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Former Attorney General John Ashcroft

Background on Crimes against the American People and US Constitution


Attorney General John Ashcroft's Assault on Civil Liberties (Updated September 2003) (10/30/2002)

Since becoming Attorney General John Ashcroft:

Has had a negative impact on civil liberties issues ranging from reproductive choice, religious liberty, freedom of speech, criminal defendants' rights and equal opportunity.

Has worked to undermine and eliminate the authority of the federal judiciary to review certain actions of the Attorney General and federal law enforcement agencies.

Has appointed individuals who have poor civil rights/liberties records to high-level DOJ positions.

Has not conferred with Congress or interest groups before attempting to undo settled areas of civil rights and civil liberties law.

Has demonstrated a disregard for court orders that do not favor the DOJ
Bold and Regressive Steps to Violate Civil Liberties in the Wake of September 11

Pressured Congress to hurriedly enact his legislation, the USA Patriot Act, which gave astonishing powers to federal agencies:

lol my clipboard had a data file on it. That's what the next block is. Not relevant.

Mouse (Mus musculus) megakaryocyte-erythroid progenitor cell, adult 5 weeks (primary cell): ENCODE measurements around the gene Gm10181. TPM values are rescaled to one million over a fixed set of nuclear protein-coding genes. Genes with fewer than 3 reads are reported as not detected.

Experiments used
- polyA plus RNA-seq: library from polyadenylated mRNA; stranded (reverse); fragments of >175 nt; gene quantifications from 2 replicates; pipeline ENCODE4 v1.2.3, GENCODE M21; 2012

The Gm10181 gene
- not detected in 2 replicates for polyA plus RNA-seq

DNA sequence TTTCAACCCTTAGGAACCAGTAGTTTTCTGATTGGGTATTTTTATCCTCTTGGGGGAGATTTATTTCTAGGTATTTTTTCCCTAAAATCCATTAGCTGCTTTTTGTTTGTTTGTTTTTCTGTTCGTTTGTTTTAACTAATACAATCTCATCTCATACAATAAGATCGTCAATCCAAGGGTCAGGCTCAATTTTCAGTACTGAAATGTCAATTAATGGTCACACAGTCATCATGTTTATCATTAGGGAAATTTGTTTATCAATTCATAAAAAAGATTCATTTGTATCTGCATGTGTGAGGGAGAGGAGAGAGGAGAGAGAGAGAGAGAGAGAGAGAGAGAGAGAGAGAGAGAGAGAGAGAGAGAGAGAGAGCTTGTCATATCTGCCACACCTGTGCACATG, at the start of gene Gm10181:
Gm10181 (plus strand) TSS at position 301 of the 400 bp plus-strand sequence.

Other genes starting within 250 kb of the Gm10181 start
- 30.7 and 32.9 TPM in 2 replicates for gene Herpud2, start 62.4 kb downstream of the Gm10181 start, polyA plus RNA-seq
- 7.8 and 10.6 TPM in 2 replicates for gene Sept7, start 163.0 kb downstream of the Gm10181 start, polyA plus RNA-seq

The Act dramatically increases the government's surveillance, search-and-seizure and wiretapping authority.

The Act greatly expanded government policing powers, even in cases unrelated to terrorism.

The Act allows for the sharing of secret information on American citizens among federal agencies.

During Congressional testimony, asserted that anyone who raised concerns about his actions would ""aid terrorists"" and ""give ammunition to America's enemies,"" statements which are antithetical to the spirit of the First Amendment right to dissent.

Authorized DOJ officials to monitor the discussions that attorneys have with clients who are in federal custody, including those detained, but not charged with a criminal offense in violation of the First, Fourth, Fifth and Sixth Amendments.